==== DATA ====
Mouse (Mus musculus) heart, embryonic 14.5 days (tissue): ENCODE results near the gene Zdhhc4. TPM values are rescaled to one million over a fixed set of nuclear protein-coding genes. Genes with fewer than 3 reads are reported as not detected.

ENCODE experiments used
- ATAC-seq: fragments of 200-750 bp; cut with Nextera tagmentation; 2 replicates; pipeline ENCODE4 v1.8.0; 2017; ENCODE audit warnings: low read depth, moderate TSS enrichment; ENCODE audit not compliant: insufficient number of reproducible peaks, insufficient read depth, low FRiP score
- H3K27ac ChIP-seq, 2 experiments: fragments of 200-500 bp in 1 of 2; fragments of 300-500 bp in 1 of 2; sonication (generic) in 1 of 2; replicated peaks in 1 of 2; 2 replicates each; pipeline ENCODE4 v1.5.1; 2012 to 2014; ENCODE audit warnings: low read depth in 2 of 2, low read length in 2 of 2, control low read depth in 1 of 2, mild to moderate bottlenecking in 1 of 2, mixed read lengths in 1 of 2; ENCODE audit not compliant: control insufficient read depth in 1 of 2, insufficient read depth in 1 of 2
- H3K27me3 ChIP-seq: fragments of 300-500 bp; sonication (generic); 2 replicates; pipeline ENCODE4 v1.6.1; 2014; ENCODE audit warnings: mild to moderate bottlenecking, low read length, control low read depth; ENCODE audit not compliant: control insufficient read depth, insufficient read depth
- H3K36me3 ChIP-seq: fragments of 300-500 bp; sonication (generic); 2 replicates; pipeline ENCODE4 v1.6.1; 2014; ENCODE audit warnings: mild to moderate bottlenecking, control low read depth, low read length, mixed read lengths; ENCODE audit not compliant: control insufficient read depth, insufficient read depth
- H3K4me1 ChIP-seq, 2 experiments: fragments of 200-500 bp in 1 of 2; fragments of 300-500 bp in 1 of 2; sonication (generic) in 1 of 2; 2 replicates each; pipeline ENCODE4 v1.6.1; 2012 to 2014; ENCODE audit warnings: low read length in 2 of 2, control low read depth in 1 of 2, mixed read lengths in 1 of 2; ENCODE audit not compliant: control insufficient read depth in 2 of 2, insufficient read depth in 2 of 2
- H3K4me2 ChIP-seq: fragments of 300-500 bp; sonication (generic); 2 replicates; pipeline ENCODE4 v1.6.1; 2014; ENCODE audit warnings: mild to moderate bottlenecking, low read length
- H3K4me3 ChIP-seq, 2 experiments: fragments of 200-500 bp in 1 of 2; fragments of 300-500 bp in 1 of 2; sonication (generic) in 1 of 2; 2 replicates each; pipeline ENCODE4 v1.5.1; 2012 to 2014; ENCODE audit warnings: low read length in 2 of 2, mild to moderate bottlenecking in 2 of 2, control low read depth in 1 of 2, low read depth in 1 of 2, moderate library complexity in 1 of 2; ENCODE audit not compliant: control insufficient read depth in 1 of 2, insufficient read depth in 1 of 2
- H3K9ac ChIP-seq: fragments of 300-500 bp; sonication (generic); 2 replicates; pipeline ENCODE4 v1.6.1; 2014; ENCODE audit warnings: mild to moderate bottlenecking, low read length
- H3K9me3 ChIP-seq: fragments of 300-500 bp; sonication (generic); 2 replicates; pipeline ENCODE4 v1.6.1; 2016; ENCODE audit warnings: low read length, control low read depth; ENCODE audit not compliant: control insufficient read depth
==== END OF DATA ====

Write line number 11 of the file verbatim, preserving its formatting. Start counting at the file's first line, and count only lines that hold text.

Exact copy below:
- H3K9me3 ChIP-seq: fragments of 300-500 bp; sonication (generic); 2 replicates; pipeline ENCODE4 v1.6.1; 2016; ENCODE audit warnings: low read length, control low read depth; ENCODE audit not compliant: control insufficient read depth